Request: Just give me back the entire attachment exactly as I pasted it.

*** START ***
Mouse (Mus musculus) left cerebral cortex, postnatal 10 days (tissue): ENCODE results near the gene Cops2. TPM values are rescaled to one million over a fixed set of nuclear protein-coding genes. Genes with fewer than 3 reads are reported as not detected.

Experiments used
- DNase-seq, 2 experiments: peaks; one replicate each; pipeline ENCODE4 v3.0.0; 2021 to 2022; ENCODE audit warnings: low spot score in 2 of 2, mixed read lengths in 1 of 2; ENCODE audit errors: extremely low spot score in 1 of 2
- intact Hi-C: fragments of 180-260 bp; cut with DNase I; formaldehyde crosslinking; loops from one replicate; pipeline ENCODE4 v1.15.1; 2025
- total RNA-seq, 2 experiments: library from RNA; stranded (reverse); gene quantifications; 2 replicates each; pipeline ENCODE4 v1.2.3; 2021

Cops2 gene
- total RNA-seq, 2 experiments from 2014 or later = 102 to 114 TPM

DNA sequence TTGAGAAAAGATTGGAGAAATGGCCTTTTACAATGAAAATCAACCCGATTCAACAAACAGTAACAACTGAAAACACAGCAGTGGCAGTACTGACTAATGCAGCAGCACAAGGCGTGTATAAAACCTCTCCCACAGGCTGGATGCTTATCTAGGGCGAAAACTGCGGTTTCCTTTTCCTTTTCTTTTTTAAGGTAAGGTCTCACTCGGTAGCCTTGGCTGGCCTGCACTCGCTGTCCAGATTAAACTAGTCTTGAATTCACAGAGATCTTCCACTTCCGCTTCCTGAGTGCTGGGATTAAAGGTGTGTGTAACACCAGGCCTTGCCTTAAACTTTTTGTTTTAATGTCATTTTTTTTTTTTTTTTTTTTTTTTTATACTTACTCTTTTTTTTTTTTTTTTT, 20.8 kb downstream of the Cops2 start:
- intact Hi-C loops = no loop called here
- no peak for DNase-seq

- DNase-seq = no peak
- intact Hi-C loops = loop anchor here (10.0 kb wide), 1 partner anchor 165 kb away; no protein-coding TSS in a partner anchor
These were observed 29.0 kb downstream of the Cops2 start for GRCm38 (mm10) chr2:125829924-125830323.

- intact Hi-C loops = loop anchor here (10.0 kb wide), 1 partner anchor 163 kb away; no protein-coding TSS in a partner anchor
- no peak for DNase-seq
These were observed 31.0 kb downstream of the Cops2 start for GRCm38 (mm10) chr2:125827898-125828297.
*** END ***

Mouse (Mus musculus) left cerebral cortex, postnatal 10 days (tissue): ENCODE results near the gene Cops2. TPM values are rescaled to one million over a fixed set of nuclear protein-coding genes. Genes with fewer than 3 reads are reported as not detected.

Experiments used
- DNase-seq, 2 experiments: peaks; one replicate each; pipeline ENCODE4 v3.0.0; 2021 to 2022; ENCODE audit warnings: low spot score in 2 of 2, mixed read lengths in 1 of 2; ENCODE audit errors: extremely low spot score in 1 of 2
- intact Hi-C: fragments of 180-260 bp; cut with DNase I; formaldehyde crosslinking; loops from one replicate; pipeline ENCODE4 v1.15.1; 2025
- total RNA-seq, 2 experiments: library from RNA; stranded (reverse); gene quantifications; 2 replicates each; pipeline ENCODE4 v1.2.3; 2021

Cops2 gene
- total RNA-seq, 2 experiments from 2014 or later = 102 to 114 TPM

DNA sequence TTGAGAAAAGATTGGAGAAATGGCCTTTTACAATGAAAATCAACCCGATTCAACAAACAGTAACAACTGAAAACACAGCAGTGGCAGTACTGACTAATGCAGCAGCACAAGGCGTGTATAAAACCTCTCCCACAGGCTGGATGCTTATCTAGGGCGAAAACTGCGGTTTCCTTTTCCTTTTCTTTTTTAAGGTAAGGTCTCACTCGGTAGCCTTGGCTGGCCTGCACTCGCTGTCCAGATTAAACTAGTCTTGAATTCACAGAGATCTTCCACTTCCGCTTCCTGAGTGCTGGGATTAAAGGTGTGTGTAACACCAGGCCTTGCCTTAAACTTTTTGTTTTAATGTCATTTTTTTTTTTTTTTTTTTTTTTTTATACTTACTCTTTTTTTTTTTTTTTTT, 20.8 kb downstream of the Cops2 start:
- intact Hi-C loops = no loop called here
- no peak for DNase-seq

- DNase-seq = no peak
- intact Hi-C loops = loop anchor here (10.0 kb wide), 1 partner anchor 165 kb away; no protein-coding TSS in a partner anchor
These were observed 29.0 kb downstream of the Cops2 start for GRCm38 (mm10) chr2:125829924-125830323.

- intact Hi-C loops = loop anchor here (10.0 kb wide), 1 partner anchor 163 kb away; no protein-coding TSS in a partner anchor
- no peak for DNase-seq
These were observed 31.0 kb downstream of the Cops2 start for GRCm38 (mm10) chr2:125827898-125828297.